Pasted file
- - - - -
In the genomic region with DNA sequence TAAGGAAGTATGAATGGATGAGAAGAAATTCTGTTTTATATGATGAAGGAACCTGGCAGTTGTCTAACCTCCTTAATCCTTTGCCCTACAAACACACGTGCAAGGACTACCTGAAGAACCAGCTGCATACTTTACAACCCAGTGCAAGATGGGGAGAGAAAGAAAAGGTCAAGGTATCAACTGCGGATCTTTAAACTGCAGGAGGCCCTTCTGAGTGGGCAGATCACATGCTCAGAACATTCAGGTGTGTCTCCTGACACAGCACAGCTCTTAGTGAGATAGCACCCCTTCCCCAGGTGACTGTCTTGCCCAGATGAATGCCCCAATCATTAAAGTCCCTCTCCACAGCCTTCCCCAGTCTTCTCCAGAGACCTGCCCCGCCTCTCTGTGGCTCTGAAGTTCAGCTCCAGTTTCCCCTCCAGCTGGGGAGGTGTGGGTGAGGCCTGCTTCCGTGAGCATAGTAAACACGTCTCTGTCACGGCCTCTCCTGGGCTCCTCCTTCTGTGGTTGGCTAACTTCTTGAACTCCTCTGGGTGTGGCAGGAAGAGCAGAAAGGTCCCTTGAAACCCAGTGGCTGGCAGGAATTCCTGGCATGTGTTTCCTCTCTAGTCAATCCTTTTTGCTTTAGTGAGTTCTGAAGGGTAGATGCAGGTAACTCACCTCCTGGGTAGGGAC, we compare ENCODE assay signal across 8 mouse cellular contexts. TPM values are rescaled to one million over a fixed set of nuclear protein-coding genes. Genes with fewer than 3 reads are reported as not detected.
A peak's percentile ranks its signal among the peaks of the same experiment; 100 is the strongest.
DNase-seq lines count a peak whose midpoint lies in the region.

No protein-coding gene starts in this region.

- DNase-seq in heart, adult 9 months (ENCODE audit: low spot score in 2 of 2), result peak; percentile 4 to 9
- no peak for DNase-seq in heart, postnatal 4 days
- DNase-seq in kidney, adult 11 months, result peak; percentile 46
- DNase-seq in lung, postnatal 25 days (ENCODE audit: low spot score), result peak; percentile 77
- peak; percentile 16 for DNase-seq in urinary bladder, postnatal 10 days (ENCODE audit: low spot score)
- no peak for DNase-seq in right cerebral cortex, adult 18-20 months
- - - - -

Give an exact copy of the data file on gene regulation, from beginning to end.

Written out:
In the genomic region with DNA sequence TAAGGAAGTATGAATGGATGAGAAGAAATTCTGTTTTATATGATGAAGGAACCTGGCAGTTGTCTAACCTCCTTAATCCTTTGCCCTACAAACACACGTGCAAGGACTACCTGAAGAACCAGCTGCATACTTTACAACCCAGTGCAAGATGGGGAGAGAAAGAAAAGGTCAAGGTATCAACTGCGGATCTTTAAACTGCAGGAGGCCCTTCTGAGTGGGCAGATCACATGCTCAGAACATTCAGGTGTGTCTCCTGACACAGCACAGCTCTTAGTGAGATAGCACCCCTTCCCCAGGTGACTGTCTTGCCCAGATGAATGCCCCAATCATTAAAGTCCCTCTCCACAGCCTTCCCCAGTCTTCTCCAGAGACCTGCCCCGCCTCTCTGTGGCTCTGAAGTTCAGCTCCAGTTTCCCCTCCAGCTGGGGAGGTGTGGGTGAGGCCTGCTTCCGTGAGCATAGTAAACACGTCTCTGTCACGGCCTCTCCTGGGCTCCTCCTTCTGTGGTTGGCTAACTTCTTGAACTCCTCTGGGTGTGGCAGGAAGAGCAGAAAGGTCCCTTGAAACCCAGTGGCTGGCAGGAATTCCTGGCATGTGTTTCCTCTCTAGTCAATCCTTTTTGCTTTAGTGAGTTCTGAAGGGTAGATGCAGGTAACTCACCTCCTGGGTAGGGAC, we compare ENCODE assay signal across 8 mouse cellular contexts. TPM values are rescaled to one million over a fixed set of nuclear protein-coding genes. Genes with fewer than 3 reads are reported as not detected.
A peak's percentile ranks its signal among the peaks of the same experiment; 100 is the strongest.
DNase-seq lines count a peak whose midpoint lies in the region.

No protein-coding gene starts in this region.

- DNase-seq in heart, adult 9 months (ENCODE audit: low spot score in 2 of 2), result peak; percentile 4 to 9
- no peak for DNase-seq in heart, postnatal 4 days
- DNase-seq in kidney, adult 11 months, result peak; percentile 46
- DNase-seq in lung, postnatal 25 days (ENCODE audit: low spot score), result peak; percentile 77
- peak; percentile 16 for DNase-seq in urinary bladder, postnatal 10 days (ENCODE audit: low spot score)
- no peak for DNase-seq in right cerebral cortex, adult 18-20 months